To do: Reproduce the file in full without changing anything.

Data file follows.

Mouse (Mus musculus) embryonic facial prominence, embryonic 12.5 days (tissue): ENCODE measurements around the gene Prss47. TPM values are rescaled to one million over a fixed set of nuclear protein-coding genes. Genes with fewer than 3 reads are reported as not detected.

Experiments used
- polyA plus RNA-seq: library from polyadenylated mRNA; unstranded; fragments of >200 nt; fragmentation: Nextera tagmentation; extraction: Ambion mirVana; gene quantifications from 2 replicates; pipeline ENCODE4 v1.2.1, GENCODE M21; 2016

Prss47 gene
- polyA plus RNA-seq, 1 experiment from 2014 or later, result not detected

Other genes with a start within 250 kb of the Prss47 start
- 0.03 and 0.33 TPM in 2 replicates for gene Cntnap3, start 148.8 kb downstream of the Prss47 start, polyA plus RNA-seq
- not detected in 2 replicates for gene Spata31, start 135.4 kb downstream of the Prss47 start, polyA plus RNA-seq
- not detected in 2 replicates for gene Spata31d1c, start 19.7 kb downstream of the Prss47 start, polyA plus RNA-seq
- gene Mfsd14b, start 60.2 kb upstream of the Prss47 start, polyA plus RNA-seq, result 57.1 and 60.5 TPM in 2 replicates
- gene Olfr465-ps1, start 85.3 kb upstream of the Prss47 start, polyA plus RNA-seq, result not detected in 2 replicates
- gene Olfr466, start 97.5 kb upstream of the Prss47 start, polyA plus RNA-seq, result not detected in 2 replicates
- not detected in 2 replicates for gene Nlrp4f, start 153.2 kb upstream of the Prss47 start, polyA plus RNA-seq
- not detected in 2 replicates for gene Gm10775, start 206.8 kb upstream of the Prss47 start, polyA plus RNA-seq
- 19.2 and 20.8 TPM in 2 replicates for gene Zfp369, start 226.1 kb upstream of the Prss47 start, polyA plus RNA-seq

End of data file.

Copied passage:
Mouse (Mus musculus) embryonic facial prominence, embryonic 12.5 days (tissue): ENCODE measurements around the gene Prss47. TPM values are rescaled to one million over a fixed set of nuclear protein-coding genes. Genes with fewer than 3 reads are reported as not detected.

Experiments used
- polyA plus RNA-seq: library from polyadenylated mRNA; unstranded; fragments of >200 nt; fragmentation: Nextera tagmentation; extraction: Ambion mirVana; gene quantifications from 2 replicates; pipeline ENCODE4 v1.2.1, GENCODE M21; 2016

Prss47 gene
- polyA plus RNA-seq, 1 experiment from 2014 or later, result not detected

Other genes with a start within 250 kb of the Prss47 start
- 0.03 and 0.33 TPM in 2 replicates for gene Cntnap3, start 148.8 kb downstream of the Prss47 start, polyA plus RNA-seq
- not detected in 2 replicates for gene Spata31, start 135.4 kb downstream of the Prss47 start, polyA plus RNA-seq
- not detected in 2 replicates for gene Spata31d1c, start 19.7 kb downstream of the Prss47 start, polyA plus RNA-seq
- gene Mfsd14b, start 60.2 kb upstream of the Prss47 start, polyA plus RNA-seq, result 57.1 and 60.5 TPM in 2 replicates
- gene Olfr465-ps1, start 85.3 kb upstream of the Prss47 start, polyA plus RNA-seq, result not detected in 2 replicates
- gene Olfr466, start 97.5 kb upstream of the Prss47 start, polyA plus RNA-seq, result not detected in 2 replicates
- not detected in 2 replicates for gene Nlrp4f, start 153.2 kb upstream of the Prss47 start, polyA plus RNA-seq
- not detected in 2 replicates for gene Gm10775, start 206.8 kb upstream of the Prss47 start, polyA plus RNA-seq
- 19.2 and 20.8 TPM in 2 replicates for gene Zfp369, start 226.1 kb upstream of the Prss47 start, polyA plus RNA-seq